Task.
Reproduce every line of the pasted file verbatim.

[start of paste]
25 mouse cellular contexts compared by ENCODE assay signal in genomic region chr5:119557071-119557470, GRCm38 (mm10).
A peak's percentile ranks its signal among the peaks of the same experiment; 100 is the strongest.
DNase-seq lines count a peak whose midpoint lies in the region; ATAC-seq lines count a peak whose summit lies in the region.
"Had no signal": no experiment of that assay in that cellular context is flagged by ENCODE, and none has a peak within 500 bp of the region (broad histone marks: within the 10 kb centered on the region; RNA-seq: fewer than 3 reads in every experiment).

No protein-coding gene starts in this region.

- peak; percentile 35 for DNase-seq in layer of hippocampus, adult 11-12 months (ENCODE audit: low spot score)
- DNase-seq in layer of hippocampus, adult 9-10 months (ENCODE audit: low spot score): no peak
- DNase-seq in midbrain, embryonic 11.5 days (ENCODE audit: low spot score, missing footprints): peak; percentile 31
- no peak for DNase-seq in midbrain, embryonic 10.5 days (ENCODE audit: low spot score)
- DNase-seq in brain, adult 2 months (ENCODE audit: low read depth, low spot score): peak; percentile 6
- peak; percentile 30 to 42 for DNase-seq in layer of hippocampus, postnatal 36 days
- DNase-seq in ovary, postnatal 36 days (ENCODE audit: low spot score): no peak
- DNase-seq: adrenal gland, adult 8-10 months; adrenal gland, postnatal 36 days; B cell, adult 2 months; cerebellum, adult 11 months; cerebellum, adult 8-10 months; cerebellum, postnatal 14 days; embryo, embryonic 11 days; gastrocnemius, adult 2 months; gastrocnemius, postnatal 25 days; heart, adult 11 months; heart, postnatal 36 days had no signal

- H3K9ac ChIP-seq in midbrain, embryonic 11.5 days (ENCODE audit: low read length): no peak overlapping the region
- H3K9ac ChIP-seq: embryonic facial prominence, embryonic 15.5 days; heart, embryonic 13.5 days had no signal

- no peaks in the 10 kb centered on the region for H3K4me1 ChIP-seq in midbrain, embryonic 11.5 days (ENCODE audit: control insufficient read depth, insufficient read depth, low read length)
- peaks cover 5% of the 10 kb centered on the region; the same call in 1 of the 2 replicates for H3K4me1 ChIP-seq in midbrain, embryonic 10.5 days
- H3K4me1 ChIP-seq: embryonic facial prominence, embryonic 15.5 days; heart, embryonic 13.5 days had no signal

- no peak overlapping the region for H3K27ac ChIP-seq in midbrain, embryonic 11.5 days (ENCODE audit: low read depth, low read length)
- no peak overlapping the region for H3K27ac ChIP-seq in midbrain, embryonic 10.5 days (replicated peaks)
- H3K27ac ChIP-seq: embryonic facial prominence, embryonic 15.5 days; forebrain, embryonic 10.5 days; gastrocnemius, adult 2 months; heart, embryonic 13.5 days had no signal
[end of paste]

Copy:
25 mouse cellular contexts compared by ENCODE assay signal in genomic region chr5:119557071-119557470, GRCm38 (mm10).
A peak's percentile ranks its signal among the peaks of the same experiment; 100 is the strongest.
DNase-seq lines count a peak whose midpoint lies in the region; ATAC-seq lines count a peak whose summit lies in the region.
"Had no signal": no experiment of that assay in that cellular context is flagged by ENCODE, and none has a peak within 500 bp of the region (broad histone marks: within the 10 kb centered on the region; RNA-seq: fewer than 3 reads in every experiment).

No protein-coding gene starts in this region.

- peak; percentile 35 for DNase-seq in layer of hippocampus, adult 11-12 months (ENCODE audit: low spot score)
- DNase-seq in layer of hippocampus, adult 9-10 months (ENCODE audit: low spot score): no peak
- DNase-seq in midbrain, embryonic 11.5 days (ENCODE audit: low spot score, missing footprints): peak; percentile 31
- no peak for DNase-seq in midbrain, embryonic 10.5 days (ENCODE audit: low spot score)
- DNase-seq in brain, adult 2 months (ENCODE audit: low read depth, low spot score): peak; percentile 6
- peak; percentile 30 to 42 for DNase-seq in layer of hippocampus, postnatal 36 days
- DNase-seq in ovary, postnatal 36 days (ENCODE audit: low spot score): no peak
- DNase-seq: adrenal gland, adult 8-10 months; adrenal gland, postnatal 36 days; B cell, adult 2 months; cerebellum, adult 11 months; cerebellum, adult 8-10 months; cerebellum, postnatal 14 days; embryo, embryonic 11 days; gastrocnemius, adult 2 months; gastrocnemius, postnatal 25 days; heart, adult 11 months; heart, postnatal 36 days had no signal

- H3K9ac ChIP-seq in midbrain, embryonic 11.5 days (ENCODE audit: low read length): no peak overlapping the region
- H3K9ac ChIP-seq: embryonic facial prominence, embryonic 15.5 days; heart, embryonic 13.5 days had no signal

- no peaks in the 10 kb centered on the region for H3K4me1 ChIP-seq in midbrain, embryonic 11.5 days (ENCODE audit: control insufficient read depth, insufficient read depth, low read length)
- peaks cover 5% of the 10 kb centered on the region; the same call in 1 of the 2 replicates for H3K4me1 ChIP-seq in midbrain, embryonic 10.5 days
- H3K4me1 ChIP-seq: embryonic facial prominence, embryonic 15.5 days; heart, embryonic 13.5 days had no signal

- no peak overlapping the region for H3K27ac ChIP-seq in midbrain, embryonic 11.5 days (ENCODE audit: low read depth, low read length)
- no peak overlapping the region for H3K27ac ChIP-seq in midbrain, embryonic 10.5 days (replicated peaks)
- H3K27ac ChIP-seq: embryonic facial prominence, embryonic 15.5 days; forebrain, embryonic 10.5 days; gastrocnemius, adult 2 months; heart, embryonic 13.5 days had no signal